End of year report cards from NHS Resolution and the Care Quality Commission

By John Tingle

Two key NHS (National Health Service) organisations have recently produced reports. NHS Resolution has produced its annual report and accounts.The Care Quality Commission (CQC) has produced a report on the experiences of adult in -patients in NHS hospitals.These reports are excellent for real-time trend analysis and important patient safety and clinical negligence trends are identified.

NHS Resolution

NHS Resolution is the new operating name for the NHS LA (National Health Service Litigation Authority). It has several functions which include managing negligence and other claims against the NHS (National Health Service) in England on behalf of its member organisations which include all NHS Trusts (hospitals) in England.The Care Quality Commission (CQC) is the independent regulator of health and social care in England.

NHS Resolution in its latest annual report and accounts states that claimant patient legal costs fell for the first time in recent years, by £31.8 million (6.4%).They received in 2017/18, 10,673 new clinical negligence claims, compared to 10, 686 in 2016/17, trends suggests a plateauing of claims.NHS Resolution mediated more claims in a single year that in its entire history.

In terms of how much NHS Resolution thinks it owes for claims.The provision for liabilities has increased from £65 billion at 31 March 2017 by £12 billion, to £77 billion at the end of this financial year.The NHS paid out more than £1.63 billion in damages to claimants in 2017/18,an increase from £1.08 billion on the previous year. A reason behind these increases is changes in the way damage awards are calculated.

In 2017/18 NHS Resolution reports a change in the main clinical speciality that attracts the most claims. In a change to previous years, it received the majority of claims in terms of number from the Emergency Room (Casualty/A & E speciality). Traditionally orthopaedic surgery was the main clinical speciality source of claims.

The CQC Adult inpatient survey 2017

Overall the CQC reports positive findings. The majority of people who stayed as an inpatient in NHS hospitals were happy with the care that they received.

Improvements over time

A notable good finding in the report is a consistent improvement in patient answers to questions on how well doctors and nurses cared for them:

“A higher proportion of patients said they ‘always’ had confidence in nurses this year (78% in 2017 compared with 72% in 2009, with an increase of one percentage point since 2016) and doctors (80% in 2017 compared with 78% in 2009). Fewer patients in 2017 told us that doctors had spoken in front of them ‘as if they weren’t there’ compared with 2009 (23% compared with 29% in 2009) and fewer said the same of nurses (17% in 2017 compared with 23% in 2009)”. (p2)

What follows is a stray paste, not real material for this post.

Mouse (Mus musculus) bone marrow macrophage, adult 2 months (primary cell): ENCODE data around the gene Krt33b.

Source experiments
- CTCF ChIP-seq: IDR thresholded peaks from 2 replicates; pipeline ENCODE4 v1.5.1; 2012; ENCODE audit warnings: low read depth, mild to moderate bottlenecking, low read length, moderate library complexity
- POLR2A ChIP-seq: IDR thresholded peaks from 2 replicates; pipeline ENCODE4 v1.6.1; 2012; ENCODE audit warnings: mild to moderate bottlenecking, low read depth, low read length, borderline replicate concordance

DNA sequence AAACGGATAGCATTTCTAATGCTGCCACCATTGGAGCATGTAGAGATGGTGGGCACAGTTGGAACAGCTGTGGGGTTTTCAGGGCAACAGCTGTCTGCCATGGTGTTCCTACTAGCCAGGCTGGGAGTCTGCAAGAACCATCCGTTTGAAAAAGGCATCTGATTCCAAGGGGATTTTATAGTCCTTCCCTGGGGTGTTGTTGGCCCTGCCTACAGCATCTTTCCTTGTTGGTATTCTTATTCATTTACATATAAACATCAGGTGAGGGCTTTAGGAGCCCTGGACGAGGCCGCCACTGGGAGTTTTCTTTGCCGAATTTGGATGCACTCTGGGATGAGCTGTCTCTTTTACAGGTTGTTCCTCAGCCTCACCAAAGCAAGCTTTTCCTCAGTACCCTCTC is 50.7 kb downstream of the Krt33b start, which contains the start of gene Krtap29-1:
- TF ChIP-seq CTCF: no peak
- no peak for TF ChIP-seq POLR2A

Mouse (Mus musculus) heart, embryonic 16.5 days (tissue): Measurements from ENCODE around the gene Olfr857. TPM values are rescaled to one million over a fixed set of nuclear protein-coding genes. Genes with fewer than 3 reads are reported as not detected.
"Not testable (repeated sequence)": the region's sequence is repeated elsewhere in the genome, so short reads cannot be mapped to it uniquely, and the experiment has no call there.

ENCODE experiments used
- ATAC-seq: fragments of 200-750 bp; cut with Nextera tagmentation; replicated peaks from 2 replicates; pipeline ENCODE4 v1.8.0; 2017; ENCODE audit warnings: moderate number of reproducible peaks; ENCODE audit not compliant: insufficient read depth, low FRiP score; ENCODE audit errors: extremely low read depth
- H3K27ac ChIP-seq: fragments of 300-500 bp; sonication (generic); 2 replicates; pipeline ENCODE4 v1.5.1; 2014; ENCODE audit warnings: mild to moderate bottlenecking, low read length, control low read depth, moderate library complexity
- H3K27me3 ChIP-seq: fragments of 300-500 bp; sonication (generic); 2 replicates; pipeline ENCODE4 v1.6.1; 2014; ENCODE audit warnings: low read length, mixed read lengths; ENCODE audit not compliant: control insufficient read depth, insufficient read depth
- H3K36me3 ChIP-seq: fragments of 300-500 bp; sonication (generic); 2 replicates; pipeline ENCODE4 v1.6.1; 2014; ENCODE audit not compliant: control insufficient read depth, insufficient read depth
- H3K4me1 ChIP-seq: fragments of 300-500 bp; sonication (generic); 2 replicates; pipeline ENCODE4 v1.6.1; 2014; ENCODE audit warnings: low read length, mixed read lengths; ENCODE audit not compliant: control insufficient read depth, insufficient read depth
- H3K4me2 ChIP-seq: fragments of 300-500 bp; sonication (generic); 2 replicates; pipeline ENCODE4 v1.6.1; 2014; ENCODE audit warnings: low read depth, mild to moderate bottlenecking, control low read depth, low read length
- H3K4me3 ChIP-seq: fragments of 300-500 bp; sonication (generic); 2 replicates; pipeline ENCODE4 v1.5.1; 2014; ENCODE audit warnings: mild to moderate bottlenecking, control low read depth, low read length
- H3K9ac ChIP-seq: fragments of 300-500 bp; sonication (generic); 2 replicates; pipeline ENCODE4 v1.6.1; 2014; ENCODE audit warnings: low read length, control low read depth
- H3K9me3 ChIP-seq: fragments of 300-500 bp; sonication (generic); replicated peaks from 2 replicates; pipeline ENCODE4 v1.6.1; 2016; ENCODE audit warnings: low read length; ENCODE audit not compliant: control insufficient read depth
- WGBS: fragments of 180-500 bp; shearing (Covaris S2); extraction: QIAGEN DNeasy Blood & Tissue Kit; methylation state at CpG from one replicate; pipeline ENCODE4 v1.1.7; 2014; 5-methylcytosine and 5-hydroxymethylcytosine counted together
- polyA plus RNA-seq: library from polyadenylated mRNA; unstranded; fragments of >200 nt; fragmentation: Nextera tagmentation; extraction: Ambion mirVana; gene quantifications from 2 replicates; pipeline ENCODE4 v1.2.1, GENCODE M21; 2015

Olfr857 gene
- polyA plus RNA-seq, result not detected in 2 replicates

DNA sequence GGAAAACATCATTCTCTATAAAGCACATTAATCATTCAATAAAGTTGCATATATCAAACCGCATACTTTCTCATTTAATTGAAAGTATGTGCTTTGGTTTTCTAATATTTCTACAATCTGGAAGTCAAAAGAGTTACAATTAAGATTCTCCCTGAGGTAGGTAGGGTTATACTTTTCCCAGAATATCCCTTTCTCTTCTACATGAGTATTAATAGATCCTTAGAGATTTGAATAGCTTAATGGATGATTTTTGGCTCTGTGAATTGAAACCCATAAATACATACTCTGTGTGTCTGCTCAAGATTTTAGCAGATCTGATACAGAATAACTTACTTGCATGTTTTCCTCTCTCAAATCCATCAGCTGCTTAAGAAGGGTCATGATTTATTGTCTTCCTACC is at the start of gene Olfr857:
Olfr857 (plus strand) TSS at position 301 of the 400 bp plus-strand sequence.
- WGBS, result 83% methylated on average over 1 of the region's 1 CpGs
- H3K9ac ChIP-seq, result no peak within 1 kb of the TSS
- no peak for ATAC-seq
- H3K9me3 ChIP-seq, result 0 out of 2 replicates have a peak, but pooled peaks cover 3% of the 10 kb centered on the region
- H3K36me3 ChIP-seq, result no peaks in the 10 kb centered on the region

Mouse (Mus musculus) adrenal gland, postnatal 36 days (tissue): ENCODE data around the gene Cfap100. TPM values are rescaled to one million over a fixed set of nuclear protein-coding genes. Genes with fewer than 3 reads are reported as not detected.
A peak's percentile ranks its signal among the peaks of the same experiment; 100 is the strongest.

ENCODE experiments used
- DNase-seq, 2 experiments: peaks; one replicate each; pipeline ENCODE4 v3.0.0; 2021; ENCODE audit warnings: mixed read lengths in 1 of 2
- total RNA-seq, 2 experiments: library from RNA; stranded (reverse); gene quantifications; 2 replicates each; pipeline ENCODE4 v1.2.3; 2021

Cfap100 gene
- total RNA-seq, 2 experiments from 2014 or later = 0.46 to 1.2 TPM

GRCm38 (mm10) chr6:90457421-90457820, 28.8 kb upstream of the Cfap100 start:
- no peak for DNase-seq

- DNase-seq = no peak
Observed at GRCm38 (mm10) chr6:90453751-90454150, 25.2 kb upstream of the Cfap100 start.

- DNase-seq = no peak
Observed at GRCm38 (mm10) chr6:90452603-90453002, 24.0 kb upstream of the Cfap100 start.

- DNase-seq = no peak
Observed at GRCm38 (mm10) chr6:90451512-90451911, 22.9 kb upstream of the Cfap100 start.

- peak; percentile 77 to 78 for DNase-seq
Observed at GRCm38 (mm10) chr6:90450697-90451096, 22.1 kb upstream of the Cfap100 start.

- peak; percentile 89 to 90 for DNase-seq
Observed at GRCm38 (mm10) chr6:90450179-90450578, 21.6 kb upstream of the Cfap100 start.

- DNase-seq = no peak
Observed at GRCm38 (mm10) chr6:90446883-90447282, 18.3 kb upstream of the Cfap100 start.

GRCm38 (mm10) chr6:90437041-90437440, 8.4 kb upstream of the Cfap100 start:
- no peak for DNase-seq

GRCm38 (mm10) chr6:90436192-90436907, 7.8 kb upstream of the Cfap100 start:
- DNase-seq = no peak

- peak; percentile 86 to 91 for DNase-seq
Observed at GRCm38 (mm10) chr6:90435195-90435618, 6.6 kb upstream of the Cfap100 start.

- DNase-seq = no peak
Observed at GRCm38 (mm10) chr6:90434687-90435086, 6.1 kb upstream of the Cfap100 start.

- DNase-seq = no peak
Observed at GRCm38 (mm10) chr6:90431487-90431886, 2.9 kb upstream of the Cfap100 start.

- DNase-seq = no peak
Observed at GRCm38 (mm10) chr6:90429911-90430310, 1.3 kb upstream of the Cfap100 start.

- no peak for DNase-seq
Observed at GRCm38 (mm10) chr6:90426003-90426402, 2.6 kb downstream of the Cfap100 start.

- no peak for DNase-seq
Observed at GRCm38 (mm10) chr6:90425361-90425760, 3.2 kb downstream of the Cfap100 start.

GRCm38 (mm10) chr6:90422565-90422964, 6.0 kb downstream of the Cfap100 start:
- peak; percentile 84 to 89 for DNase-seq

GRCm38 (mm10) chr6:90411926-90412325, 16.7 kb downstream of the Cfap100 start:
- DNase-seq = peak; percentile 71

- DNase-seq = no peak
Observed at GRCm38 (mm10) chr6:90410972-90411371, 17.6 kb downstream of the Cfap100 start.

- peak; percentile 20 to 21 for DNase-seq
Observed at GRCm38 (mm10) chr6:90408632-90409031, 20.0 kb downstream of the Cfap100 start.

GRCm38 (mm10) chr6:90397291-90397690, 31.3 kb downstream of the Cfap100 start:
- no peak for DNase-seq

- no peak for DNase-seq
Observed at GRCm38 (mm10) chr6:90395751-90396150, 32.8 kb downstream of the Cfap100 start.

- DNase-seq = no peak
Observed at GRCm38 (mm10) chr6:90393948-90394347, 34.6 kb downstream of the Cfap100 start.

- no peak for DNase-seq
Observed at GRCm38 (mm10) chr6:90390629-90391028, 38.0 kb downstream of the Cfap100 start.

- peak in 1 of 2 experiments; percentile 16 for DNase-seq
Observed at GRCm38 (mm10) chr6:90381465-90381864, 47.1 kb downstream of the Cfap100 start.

Preparation for, and information around discharge from hospital remains a consistent problem and is still one of the weakest patient experience areas. Nineteen per cent of report respondents thought hospital staff did not take their family or home situation in to account when planning their discharge.

A quarter (25%) of patients thought their family or someone else close to them were not given enough information of their care and less than two thirds of patients (62%) left hospital with written care information.


Information given to patients about new medications prescribed while in hospital remains a problem. Nine per cent of patients were not told about the purpose of new medications in a way they could ‘completely’ understand. Patients not being informed of the side effects of new medication remain high at 43%.

There are a number of important other findings in the report.


Both reports contain some good news stories but these are eclipsed by the on-going problems reported. The reports are all very clearly written, contain a lot of useful information and should be read by all those concerned with patient safety and health quality.


John Tingle

John Tingle

John Tingle is a regular contributor to the Bill of Health blog. I am a Lecturer in Law, Birmingham Law School, University of Birmingham, UK; and a Visiting Professor of Law, Loyola University Chicago, School of Law. I was a Visiting Scholar at Harvard Law School in November 2018 and formerly Associate Professor at Nottingham Law School, Nottingham Trent University in the UK. I have a fortnightly magazine column in the British Journal of Nursing where I focus on patient safety and the legal aspects of nursing and medicine. I have published over 500 articles and a number of leading texts in patient safety and nursing law. My current research interests are in global patient safety, policy and practice, particularly in African health care systems. My most recent publication is: "Global Patient-Safety Law Policy and Practice," edited by John Tingle, Clayton O'Neill, and Morgan Shimwell, Routledge 2018.

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